A theoretical possibility involving the decreasing uncertainty of measuring constants could point to a new, as-of-yet not understood material that COULD shake up human understanding of the laws of physics AND explain the so-called “Dark Energy” of the universe.
A mathematical discrepancy in the expansion rate of the Universe is now “pretty serious”, and could point the way to a major discovery in physics, says a Nobel laureate.
The most recent results suggest the inconsistency is not going away.
Prof Adam Riess told BBC News that an unknown phenomenon, such as a new particle, might explain the deviation.
The difference is found when comparing precise measurements of the rate obtained in different ways.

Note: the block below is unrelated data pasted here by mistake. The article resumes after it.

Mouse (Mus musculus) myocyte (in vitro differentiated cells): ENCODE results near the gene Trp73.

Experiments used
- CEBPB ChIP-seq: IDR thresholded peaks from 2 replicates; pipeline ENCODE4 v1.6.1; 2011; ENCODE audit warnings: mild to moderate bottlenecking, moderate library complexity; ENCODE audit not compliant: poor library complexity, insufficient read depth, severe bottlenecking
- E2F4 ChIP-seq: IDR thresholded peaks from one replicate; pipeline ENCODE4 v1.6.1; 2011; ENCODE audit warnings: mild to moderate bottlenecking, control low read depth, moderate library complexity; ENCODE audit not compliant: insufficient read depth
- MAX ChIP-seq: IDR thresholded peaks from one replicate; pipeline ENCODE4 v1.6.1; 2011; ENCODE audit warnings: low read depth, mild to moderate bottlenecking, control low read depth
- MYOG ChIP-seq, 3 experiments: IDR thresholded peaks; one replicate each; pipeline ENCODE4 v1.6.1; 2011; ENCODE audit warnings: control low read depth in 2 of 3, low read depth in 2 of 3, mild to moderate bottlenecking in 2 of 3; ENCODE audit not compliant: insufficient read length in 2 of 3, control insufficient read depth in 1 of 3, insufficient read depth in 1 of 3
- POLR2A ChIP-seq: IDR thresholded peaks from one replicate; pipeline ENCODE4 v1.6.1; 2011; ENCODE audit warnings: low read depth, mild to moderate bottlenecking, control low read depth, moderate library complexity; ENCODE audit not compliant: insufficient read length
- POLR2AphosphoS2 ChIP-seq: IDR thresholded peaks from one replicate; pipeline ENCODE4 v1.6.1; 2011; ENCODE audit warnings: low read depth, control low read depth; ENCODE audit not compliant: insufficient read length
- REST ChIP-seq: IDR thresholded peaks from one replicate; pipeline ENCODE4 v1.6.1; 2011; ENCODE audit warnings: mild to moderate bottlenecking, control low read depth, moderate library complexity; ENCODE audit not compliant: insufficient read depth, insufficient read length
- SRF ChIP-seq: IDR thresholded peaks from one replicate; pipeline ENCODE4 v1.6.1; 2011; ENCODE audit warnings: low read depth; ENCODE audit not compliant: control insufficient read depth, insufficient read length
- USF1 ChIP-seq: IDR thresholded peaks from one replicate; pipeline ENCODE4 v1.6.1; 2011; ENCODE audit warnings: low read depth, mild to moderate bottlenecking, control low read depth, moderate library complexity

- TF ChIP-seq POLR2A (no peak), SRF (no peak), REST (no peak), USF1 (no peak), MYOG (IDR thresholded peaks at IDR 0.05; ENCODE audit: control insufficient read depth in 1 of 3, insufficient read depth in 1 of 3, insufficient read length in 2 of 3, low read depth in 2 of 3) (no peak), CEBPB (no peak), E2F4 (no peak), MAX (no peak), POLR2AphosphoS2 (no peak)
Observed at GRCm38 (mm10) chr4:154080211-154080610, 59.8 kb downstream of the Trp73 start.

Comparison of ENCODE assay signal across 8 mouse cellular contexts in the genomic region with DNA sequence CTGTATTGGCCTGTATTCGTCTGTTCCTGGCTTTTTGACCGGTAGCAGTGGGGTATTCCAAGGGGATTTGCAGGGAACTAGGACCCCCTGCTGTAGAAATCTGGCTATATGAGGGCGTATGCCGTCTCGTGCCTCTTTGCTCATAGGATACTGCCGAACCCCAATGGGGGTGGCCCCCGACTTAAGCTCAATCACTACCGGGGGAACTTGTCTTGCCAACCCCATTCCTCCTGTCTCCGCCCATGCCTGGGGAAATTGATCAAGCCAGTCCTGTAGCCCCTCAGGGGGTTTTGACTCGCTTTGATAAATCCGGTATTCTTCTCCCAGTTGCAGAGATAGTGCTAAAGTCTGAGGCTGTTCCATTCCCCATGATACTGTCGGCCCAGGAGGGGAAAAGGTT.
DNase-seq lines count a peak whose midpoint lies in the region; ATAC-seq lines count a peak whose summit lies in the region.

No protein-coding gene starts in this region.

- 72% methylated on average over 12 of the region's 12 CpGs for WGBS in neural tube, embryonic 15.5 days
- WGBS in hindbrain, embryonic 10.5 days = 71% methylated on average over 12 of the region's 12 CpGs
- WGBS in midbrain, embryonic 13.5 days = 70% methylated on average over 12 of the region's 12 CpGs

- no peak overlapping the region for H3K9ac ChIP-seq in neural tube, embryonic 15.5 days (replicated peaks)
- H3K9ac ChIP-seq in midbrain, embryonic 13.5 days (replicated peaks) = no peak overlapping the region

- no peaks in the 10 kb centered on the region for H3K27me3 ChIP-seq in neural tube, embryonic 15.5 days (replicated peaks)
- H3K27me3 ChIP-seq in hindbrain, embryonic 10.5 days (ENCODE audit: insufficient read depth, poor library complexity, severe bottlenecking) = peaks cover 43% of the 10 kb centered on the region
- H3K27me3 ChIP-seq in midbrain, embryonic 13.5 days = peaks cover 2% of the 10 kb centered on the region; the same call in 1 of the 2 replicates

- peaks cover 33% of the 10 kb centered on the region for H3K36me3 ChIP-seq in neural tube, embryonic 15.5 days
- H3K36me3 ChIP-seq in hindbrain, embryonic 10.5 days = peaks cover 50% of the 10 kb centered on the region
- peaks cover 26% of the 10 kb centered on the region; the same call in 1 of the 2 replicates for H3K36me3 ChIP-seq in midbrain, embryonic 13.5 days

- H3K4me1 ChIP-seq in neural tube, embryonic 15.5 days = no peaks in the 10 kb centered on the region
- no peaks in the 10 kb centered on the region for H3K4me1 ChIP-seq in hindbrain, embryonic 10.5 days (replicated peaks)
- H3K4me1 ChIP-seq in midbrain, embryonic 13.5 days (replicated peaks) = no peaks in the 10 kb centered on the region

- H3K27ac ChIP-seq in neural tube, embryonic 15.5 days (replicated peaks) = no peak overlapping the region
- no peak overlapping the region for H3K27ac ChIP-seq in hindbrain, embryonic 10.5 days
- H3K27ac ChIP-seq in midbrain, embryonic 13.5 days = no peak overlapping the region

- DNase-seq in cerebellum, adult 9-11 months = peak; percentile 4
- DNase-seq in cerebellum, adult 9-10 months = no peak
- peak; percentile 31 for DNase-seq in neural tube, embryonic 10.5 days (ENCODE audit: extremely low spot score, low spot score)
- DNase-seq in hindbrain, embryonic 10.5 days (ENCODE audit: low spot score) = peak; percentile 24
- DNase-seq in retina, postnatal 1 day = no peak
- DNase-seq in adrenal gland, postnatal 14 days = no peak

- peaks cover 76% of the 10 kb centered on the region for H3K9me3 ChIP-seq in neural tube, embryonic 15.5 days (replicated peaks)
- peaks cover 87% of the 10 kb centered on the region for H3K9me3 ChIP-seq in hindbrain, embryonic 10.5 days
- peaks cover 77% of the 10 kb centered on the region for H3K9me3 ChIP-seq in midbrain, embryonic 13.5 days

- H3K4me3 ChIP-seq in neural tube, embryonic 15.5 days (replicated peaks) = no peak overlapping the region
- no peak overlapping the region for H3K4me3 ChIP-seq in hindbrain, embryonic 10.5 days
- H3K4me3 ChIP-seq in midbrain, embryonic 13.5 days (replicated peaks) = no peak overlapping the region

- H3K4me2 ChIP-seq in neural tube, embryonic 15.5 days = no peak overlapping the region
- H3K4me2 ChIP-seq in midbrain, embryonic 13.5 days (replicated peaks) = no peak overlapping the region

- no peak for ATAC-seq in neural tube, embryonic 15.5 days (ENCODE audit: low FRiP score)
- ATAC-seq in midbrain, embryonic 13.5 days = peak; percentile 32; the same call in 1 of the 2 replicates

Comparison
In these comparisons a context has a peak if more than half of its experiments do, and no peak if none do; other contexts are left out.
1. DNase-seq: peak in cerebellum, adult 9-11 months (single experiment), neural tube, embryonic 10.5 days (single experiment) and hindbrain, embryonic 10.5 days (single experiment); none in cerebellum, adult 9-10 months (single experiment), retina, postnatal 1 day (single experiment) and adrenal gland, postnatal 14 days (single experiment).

However, the statistics are not yet at the threshold for claiming a discovery,
Prof Riess, who is based at Johns Hopkins University in Baltimore, Maryland, was one of three scientists who shared the 2011 Nobel Prize in Physics for discovering that the expansion rate of the Universe is accelerating.
This phenomenon was widely attributed to a mysterious, unexplained “dark energy” filling the cosmos.
…..Prof Riess has been using the Wide Field Camera 3 instrument on the Hubble telescope (installed during the last servicing mission to the iconic observatory) to help refine his measurements of the constant.
“The answer we get is 73.24. This is not very different to what people have gotten before measuring the Hubble constant. What is different is that the uncertainty has gotten quite a bit smaller,” he said here at the 231st American Astronomical Society meeting in National Harbor, just outside Washington DC.
“The uncertainty has been dropping progressively over time, while the value has not been changing very much.”